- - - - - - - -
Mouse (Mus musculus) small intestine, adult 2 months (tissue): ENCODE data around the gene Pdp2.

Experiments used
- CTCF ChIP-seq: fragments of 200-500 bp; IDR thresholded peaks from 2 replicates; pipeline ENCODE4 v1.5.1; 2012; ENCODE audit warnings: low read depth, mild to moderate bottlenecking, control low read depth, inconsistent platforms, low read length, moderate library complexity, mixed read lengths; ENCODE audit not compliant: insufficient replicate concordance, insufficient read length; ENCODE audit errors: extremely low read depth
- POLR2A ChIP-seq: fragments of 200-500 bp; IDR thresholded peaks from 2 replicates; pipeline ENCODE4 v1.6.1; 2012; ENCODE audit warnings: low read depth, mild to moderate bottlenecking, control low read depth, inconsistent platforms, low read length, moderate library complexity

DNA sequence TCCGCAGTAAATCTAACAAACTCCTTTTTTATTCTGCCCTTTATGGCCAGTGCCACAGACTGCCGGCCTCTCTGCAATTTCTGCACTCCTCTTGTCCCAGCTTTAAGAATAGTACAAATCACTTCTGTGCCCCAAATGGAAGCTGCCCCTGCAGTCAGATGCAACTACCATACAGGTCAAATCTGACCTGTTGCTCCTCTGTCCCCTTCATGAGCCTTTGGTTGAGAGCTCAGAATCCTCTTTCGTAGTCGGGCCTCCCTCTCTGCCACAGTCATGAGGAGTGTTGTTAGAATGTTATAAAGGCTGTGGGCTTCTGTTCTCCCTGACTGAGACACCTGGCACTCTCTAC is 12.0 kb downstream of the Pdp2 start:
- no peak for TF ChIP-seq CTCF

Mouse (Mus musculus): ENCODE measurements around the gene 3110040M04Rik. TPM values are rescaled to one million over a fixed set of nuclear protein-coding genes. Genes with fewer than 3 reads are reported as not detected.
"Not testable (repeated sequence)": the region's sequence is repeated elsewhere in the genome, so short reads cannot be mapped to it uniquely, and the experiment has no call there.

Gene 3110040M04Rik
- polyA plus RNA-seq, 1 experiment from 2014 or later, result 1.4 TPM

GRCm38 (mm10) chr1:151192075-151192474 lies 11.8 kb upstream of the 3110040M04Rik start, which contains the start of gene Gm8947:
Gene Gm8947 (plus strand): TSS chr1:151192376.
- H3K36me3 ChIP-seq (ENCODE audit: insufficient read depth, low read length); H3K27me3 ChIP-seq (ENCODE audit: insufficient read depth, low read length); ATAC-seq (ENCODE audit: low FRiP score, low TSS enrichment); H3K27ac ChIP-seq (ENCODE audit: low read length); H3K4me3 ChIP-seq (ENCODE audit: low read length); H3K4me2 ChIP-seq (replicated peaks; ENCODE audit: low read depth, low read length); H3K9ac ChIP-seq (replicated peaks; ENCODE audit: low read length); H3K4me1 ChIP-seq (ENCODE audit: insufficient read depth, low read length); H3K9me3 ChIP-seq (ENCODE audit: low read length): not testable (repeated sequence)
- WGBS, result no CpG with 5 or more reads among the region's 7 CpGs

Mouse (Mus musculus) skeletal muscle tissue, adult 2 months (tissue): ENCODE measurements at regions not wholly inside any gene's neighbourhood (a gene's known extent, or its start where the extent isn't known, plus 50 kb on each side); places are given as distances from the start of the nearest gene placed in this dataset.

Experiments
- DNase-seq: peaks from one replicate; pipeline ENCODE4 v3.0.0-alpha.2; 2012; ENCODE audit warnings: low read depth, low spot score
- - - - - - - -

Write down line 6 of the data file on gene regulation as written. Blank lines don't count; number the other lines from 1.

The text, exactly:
- no peak for TF ChIP-seq CTCF